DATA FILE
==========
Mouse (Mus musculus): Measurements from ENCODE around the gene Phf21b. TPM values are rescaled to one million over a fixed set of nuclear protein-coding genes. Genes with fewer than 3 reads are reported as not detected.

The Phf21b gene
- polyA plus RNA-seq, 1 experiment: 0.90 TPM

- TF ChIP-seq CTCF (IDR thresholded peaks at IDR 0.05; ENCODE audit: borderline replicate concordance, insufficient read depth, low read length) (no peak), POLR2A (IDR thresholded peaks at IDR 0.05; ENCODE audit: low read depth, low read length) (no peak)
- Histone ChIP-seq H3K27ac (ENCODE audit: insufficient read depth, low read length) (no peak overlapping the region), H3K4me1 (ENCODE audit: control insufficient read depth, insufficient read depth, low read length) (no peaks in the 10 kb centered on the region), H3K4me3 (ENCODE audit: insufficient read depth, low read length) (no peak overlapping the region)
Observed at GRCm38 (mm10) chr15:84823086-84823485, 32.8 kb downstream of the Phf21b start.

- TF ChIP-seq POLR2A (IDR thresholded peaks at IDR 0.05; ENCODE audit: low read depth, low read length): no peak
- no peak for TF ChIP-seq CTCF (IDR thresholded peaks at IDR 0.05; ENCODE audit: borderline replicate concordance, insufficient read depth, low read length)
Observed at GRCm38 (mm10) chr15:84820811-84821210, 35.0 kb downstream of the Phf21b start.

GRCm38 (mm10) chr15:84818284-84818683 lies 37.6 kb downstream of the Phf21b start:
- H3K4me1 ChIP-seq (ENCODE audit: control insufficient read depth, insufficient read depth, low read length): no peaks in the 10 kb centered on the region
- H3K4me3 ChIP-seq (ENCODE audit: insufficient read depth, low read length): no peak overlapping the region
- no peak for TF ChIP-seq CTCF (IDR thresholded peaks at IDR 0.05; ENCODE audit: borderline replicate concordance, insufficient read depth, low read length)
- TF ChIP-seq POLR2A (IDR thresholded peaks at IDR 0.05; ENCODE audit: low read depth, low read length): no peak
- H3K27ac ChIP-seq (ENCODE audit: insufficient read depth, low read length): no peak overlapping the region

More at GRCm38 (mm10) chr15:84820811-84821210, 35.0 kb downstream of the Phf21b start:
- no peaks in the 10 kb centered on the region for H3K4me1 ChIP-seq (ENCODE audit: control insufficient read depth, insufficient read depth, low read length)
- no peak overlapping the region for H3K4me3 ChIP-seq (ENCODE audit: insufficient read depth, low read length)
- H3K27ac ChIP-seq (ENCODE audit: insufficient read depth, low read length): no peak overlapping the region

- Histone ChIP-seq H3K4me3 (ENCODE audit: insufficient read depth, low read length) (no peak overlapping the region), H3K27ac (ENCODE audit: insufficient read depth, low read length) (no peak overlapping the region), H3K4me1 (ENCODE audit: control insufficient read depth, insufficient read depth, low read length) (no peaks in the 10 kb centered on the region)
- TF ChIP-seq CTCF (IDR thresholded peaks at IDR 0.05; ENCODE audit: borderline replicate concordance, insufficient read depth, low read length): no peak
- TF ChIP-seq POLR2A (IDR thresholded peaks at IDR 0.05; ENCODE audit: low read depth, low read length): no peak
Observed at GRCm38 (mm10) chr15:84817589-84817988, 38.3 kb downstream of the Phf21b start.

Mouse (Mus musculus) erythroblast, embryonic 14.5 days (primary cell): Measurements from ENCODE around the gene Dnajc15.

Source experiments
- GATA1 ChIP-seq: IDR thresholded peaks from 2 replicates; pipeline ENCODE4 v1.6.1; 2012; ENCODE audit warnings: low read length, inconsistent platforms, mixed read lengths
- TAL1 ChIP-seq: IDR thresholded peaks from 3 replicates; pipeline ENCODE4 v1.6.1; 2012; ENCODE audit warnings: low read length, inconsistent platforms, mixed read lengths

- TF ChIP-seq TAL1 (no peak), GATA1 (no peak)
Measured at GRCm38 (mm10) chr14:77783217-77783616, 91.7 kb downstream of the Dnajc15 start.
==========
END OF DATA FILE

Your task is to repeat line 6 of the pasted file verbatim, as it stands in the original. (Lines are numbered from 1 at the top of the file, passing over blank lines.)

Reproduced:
Observed at GRCm38 (mm10) chr15:84823086-84823485, 32.8 kb downstream of the Phf21b start.